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Importance of Self-Care for Nurses

It’s no secret that nurses work busy schedules and long hours. It’s not just a physically demanding career, but one that takes a significant emotional toll at times. This physical and emotional demand must be on a nurse’s radar, as it can lead to a lack of focus, forgetfulness, and mental mistakes due to exhaustion, all of which may impact the quality of care they provide. A survey completed over the past year by the American Nurses Association found an urgent need to improve “nurses’ health, particularly in the areas of physical activity, nutrition, rest, safety, and quality of life.” Seventy percent of nurses surveyed believed they prioritized their clients’ care over their own, while 77% found themselves at a “significant level of risk” for stress in the workplace. With all this being said, a call for a nurse’s prioritization of self-care is long overdue. This prioritization is imperative to lessen the negative impact that burnout can have on them and the care they give to their clients. Below are some ways nurses can begin putting themselves first and initiating much-needed self-care.


Book a Massage

One of the first things that come to mind for many nurses is how challenging the profession is on their physical body. Long hours on their feet and transferring, bathing, and assisting clients take a toll. Hardworking nurses need some care for their aching bodies. Scheduling a session of deep tissue massage, relaxation massage, Reiki, craniosacral therapy, reflexology, or any other form of bodywork would provide mental relaxation and a way to give tired and overworked muscles some physical relief. 


Get Outdoors

On a beautiful day, the call to be outdoors beckons most people. However, as adults, we rarely take advantage of that call, given there are always so many other tasks that “have to” be accomplished on days not spent at our jobs. For busy nurses who may not get to be outdoors during long shifts, enjoying some sunshine and fresh air is vital. Take a walk, hike, or lay on a blanket and people-watch at the park.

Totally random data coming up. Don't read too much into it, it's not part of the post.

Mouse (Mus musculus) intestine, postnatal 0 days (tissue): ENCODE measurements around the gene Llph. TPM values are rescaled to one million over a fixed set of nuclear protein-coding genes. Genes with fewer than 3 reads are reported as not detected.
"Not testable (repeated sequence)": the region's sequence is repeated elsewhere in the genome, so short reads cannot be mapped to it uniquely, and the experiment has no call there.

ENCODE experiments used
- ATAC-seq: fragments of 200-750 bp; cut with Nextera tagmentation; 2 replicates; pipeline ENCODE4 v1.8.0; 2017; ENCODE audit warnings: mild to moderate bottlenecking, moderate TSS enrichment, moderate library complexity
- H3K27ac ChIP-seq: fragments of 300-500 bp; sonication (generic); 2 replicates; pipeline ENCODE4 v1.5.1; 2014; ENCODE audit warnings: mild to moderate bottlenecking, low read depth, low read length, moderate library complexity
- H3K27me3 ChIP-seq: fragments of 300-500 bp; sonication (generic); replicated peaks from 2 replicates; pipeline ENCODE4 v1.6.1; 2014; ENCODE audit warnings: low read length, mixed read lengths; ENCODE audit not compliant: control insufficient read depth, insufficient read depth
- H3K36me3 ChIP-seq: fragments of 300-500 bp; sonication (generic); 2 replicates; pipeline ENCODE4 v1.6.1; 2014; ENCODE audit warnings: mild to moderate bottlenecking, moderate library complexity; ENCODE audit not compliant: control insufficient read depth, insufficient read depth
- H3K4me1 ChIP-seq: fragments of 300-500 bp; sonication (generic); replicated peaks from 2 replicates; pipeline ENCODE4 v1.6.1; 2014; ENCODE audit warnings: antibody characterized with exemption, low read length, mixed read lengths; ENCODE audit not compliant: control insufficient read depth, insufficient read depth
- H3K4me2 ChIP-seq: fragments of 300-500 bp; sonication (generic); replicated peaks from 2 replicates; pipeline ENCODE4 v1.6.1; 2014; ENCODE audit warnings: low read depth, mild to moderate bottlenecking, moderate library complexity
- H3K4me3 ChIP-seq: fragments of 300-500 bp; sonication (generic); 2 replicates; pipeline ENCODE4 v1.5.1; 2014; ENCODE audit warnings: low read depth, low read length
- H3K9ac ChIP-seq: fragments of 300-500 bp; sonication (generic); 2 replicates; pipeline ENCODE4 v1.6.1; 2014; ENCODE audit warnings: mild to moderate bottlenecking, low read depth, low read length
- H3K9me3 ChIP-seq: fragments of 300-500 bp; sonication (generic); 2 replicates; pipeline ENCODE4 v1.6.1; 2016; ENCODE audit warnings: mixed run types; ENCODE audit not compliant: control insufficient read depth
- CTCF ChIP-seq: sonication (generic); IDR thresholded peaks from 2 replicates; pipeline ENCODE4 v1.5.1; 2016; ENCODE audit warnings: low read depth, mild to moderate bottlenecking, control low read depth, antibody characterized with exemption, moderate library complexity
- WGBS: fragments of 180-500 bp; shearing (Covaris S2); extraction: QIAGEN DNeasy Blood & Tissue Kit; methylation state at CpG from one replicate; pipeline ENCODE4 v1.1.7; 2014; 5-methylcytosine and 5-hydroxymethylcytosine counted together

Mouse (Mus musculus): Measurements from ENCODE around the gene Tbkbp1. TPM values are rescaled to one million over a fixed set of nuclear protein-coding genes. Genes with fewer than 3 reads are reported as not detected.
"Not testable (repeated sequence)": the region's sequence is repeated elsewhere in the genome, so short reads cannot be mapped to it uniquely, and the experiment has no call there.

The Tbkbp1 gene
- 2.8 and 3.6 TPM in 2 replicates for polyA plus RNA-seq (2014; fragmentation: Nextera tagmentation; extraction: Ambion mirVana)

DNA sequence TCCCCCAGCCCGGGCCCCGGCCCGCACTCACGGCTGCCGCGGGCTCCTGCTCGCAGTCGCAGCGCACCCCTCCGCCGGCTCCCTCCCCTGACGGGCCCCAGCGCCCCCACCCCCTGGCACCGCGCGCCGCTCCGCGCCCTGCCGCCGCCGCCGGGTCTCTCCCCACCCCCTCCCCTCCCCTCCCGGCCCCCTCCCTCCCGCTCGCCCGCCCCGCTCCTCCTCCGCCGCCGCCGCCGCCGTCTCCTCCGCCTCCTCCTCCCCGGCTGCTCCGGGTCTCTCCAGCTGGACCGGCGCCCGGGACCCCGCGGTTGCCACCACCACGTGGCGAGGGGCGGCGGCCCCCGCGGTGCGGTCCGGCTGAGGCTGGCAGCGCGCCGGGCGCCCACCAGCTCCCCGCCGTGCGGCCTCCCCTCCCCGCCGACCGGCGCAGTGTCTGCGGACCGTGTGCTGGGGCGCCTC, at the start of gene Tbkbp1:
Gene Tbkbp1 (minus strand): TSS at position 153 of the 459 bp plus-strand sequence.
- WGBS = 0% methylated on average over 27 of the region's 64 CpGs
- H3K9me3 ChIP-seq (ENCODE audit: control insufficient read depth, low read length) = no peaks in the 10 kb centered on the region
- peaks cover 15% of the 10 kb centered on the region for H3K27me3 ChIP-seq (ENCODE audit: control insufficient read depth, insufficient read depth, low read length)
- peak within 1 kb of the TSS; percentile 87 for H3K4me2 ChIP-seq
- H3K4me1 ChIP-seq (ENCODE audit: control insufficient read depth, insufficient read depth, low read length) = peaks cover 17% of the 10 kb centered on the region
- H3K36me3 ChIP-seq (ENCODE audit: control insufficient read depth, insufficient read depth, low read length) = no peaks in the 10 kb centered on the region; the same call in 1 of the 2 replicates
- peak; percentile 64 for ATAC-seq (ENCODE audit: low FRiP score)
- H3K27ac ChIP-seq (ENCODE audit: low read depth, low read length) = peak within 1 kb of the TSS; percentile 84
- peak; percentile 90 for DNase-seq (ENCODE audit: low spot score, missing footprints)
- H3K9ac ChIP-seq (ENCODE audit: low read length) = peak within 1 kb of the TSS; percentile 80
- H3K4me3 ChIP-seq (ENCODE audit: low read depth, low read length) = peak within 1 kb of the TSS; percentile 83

Get Moving

Exercise is integral to any self-care routine and is no different for nurses. Prioritizing an exercise routine will not only be good for a nurse’s body, but it will also do wonders for their mental health. Whether it’s just a simple walk outside or making time to get to the gym a few times a week, committing to getting some regular exercise is a needed and effective form of self-care.


Take a Nap

While many people shortchange themselves on sleep, nurses tend to be the worst. Getting adequate rest is essential when working a nurse’s long and physically taxing hours. A straightforward form of self-care is turning in at a decent time at night (bonus points for taking a relaxing bubble bath beforehand). If you cannot manage getting to bed early, a short, 15-minute nap on days off can help with mental clarity and overall wellness.


Phone a Friend

Prioritizing times with friends and loved ones may seem obvious, but a crazy work schedule and exhaustion may leave nurses less likely to reach out to friends. However, it has been proven that time spent with a good friend can do wonders for mental health. Call a friend to meet for a quick lunch, or invite them to the spa, and reap the benefits of prioritizing your physical and mental health to refresh you for the days you spend caring for others.

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